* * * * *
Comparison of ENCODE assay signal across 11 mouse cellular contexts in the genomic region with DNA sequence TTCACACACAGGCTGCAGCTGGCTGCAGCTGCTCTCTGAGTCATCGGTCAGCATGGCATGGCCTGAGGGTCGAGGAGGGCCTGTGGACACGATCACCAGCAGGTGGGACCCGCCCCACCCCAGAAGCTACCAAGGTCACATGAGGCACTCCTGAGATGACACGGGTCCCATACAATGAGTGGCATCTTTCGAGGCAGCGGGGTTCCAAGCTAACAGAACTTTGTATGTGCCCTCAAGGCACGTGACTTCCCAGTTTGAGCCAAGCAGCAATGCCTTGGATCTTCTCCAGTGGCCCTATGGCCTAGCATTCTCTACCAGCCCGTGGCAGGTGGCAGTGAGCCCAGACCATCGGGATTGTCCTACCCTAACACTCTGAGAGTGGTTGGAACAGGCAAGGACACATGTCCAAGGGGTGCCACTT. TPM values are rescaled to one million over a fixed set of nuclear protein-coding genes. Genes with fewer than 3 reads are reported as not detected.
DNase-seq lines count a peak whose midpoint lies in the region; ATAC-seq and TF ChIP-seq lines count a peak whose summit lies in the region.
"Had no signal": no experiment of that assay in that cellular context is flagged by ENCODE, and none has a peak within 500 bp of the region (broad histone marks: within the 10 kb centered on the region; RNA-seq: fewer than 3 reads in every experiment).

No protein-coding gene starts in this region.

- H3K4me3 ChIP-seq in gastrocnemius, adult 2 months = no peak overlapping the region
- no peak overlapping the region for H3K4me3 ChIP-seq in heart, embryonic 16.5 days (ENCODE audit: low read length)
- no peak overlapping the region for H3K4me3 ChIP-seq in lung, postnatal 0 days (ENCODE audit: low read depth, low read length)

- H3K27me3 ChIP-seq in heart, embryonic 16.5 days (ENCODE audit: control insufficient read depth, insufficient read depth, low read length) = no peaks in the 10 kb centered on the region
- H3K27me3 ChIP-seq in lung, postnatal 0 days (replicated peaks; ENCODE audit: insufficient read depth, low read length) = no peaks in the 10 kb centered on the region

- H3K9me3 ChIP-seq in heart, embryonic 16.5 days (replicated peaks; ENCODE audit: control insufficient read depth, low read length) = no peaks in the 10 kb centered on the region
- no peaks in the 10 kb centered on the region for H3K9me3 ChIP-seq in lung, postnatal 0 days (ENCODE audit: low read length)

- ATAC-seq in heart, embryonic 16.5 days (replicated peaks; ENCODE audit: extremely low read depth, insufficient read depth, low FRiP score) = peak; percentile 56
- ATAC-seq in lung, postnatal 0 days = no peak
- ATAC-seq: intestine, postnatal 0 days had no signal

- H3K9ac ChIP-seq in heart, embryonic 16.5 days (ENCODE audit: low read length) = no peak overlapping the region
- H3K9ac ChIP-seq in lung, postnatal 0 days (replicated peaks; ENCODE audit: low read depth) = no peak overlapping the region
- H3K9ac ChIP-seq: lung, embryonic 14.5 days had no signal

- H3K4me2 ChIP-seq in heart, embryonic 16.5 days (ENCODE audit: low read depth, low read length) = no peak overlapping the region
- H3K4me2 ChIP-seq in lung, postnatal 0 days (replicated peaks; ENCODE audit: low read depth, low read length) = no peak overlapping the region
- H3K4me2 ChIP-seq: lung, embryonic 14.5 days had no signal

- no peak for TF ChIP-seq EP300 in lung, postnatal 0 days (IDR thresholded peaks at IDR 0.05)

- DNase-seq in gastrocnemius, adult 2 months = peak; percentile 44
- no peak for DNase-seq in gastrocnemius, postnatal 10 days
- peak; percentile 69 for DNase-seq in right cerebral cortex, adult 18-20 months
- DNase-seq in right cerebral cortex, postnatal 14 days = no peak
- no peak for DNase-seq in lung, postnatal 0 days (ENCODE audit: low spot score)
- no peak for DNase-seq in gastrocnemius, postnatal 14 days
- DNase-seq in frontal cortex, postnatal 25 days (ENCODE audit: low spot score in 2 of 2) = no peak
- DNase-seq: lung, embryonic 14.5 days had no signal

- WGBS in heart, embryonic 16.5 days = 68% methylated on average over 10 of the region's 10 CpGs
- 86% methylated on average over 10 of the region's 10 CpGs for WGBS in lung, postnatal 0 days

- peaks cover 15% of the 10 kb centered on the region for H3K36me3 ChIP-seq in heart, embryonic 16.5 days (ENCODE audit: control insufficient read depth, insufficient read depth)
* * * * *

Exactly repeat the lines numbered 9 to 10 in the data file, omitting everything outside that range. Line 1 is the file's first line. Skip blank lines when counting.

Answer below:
- H3K27me3 ChIP-seq in lung, postnatal 0 days (replicated peaks; ENCODE audit: insufficient read depth, low read length) = no peaks in the 10 kb centered on the region

- H3K9me3 ChIP-seq in heart, embryonic 16.5 days (replicated peaks; ENCODE audit: control insufficient read depth, low read length) = no peaks in the 10 kb centered on the region